Here’s what a PR agency isn’t going to tell you: the future of PR is going to rely on your own personal brand and self-promotion.
And I, for one, am so glad.
For some of you, the concept of public relations in 2021 might be almost unrecognizable. Social media influencers are getting press features in Forbes, and people recording their lives with their iPhones are becoming household names.
In this new age of digital media, your personal brand is what gets you in the press. Not your company, product, or service.
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For a while, I was paying a PR firm (this was years ago) to help get my name out there. Back then, I wanted to use PR for marketing purposes to get features in magazines or the local news. I filled out endless story ideas and pitch letters— only to get very few interviews or mentions.
It wasn’t cheap, either. I can’t remember exactly how much the monthly price was. I did have some friends who would pay their PR agency upwards of $10K a month to pitch them.
A year later, and they never got a single interview.
Can we chalk this up to a lousy PR firm? Maybe. The fact is, today, we live in a fast-paced and digital environment. It’s no longer adequate to wait for a PR firm to connect you to the “right people” to get some recognition.
Instead of waiting to get noticed, I created a brand around my own stories, experiences, and expertise. And now I have press coming to me.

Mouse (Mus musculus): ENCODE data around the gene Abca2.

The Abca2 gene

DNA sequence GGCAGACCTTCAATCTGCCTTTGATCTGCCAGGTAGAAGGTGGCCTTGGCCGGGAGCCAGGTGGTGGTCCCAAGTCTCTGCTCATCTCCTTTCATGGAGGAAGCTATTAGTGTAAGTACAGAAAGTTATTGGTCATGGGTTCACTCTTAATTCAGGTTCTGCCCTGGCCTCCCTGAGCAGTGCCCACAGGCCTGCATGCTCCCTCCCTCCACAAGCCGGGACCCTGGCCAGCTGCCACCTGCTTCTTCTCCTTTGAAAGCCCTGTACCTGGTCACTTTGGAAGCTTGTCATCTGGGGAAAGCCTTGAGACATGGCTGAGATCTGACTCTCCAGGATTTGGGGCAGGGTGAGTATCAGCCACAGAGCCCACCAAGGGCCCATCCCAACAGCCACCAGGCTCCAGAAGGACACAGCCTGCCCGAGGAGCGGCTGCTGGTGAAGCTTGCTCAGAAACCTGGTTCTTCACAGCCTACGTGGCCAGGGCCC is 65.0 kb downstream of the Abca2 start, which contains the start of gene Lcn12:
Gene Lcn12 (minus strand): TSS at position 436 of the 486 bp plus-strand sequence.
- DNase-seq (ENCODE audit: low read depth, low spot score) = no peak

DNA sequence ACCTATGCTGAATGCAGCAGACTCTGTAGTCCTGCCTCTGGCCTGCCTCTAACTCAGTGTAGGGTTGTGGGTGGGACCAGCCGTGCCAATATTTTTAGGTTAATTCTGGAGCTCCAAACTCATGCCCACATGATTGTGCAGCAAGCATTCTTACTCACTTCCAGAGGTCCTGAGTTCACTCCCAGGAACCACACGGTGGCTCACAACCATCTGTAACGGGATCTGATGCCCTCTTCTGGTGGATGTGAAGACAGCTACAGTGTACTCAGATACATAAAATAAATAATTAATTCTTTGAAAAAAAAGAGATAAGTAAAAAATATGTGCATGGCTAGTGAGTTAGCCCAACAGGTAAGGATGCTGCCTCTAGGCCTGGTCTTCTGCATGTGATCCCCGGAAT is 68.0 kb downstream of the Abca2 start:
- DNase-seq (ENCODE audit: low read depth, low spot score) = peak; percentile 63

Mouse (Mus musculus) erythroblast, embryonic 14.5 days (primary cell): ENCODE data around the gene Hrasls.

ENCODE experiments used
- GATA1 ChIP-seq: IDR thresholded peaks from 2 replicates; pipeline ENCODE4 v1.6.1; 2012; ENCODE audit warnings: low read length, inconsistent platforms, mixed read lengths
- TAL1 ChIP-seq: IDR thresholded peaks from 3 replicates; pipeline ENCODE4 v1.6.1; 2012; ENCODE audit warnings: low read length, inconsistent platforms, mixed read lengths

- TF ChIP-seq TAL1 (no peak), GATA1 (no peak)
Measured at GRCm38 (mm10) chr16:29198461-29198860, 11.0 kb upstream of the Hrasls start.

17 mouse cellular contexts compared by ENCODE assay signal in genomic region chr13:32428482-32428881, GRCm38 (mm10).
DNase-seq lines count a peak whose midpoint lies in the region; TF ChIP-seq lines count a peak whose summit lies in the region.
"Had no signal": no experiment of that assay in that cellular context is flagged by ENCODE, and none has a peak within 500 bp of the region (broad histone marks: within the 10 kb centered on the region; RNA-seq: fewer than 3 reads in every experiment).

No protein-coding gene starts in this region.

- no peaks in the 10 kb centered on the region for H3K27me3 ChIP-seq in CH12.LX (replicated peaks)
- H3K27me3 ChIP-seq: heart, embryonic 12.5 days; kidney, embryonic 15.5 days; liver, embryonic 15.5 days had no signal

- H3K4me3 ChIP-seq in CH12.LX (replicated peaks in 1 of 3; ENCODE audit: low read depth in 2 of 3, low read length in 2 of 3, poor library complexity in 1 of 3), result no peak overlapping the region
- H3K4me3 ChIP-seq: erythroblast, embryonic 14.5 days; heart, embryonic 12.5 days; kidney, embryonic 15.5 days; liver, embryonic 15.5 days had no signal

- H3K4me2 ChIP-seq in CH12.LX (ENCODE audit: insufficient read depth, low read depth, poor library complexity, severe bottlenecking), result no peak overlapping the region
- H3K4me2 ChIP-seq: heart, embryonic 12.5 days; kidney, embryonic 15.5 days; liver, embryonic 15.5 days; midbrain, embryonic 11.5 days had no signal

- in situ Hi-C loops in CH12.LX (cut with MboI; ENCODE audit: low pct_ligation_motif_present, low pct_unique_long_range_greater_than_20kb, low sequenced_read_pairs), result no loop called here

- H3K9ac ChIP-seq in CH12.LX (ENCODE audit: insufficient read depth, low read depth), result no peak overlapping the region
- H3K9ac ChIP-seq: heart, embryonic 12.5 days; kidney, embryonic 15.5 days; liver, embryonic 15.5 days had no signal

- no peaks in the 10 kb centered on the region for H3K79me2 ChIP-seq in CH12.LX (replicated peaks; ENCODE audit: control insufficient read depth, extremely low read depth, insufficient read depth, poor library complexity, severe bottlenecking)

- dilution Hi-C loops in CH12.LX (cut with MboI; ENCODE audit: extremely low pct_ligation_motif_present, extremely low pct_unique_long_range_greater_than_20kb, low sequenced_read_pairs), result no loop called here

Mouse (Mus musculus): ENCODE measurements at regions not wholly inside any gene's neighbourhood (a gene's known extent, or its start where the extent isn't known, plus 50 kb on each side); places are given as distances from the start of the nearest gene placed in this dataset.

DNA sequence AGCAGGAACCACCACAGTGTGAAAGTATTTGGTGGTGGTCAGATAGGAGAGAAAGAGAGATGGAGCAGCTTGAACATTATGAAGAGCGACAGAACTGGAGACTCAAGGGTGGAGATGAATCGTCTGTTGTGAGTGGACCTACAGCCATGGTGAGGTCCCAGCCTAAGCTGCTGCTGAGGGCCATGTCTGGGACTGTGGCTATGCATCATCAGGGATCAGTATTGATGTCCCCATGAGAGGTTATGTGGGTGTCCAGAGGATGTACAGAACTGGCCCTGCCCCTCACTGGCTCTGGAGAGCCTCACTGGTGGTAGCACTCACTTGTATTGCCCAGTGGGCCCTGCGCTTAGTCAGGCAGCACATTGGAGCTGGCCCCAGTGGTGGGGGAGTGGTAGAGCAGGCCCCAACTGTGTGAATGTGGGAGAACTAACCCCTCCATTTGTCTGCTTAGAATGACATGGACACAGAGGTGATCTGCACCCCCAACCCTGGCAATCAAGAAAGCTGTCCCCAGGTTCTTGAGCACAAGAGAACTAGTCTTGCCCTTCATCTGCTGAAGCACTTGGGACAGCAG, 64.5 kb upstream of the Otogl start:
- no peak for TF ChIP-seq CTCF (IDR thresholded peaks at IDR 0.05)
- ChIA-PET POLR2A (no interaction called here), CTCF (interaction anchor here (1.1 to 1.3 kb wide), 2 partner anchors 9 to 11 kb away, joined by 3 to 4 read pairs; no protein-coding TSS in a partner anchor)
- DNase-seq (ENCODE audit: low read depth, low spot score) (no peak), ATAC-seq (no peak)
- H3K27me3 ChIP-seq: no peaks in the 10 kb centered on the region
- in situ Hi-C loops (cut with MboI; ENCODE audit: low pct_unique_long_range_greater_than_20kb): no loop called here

PR vs. Marketing
Is there a difference in PR and marketing strategies?
Traditionally, yes. PR and marketing used to be two separate commodities for businesses.
Marketing is when we actively spread the word about our company to generate sales. This typically starts with brand logos and mission statements, followed by rigorous promotion directed towards ideal customers.
PR, or public relations, is “a strategic communication process that builds mutually beneficial relationships between organizations and their publics.” That’s a direct definition from The Public Relations Society of America (PRSA).
In other words, a PR firm’s goal is to help CEOs build a professional and likable persona to attract customers, key stakeholders, and investors to their company.
In today’s market, there is no PR vs. marketing. That’s because PR and personal branding have melded together to create a new wave of marketing where all you need is an internet connection and your cell phone.
How Public Relations is Changing in 2021
When it comes to marketing in 2021, it’s not just about selling your product or service. In fact, I would argue that it’s first and foremost about building a relationship with your audience.
There’s that word again: relationship.
The benefit of having a personal brand is having the ability to cultivate relationships with your audience. You can’t do that with a company logo.
The good news? You no longer need to hire an expensive PR agency to build these public relations. Your personal brand helps cultivate your public perception because you can have a direct relationship with them. Videos help your audience see and get to know you, and long-form content allows them to see you’re an expert in your field.
Suffice to say that social media and traditional PR have merged together to allow the everyday business owner to create their own success stories. All it takes is posting consistently, providing value, and engaging with your online audience.
That being said, there’s only so much you can achieve with a social media following. You still need to branch out of your bubble and get press features or guest spots.
The Future of PR: Top 3 Public Relations Trends in 2021